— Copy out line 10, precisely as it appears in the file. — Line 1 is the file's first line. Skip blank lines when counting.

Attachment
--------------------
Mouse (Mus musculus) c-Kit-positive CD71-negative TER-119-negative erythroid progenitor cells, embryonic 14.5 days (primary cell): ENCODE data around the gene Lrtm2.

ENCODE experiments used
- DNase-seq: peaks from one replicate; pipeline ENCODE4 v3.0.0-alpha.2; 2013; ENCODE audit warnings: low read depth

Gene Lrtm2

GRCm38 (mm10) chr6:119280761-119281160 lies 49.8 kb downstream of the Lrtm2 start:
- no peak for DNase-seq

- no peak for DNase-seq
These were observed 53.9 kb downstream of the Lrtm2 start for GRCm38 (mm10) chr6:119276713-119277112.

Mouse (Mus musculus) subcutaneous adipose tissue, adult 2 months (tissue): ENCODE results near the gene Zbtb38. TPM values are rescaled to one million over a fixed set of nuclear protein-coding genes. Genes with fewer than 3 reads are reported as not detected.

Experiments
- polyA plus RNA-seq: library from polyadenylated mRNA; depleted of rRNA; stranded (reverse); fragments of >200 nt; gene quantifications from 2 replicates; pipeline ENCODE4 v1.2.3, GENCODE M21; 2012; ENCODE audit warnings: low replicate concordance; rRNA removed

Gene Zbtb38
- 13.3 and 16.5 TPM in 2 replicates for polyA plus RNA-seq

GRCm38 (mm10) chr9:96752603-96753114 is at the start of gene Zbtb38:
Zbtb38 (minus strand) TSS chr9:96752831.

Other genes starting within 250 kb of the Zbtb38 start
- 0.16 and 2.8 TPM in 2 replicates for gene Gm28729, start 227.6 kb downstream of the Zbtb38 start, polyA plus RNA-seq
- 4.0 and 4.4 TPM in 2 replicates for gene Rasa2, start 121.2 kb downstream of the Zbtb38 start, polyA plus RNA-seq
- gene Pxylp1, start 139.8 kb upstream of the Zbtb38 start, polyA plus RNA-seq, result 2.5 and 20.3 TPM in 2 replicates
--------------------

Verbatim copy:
Experiments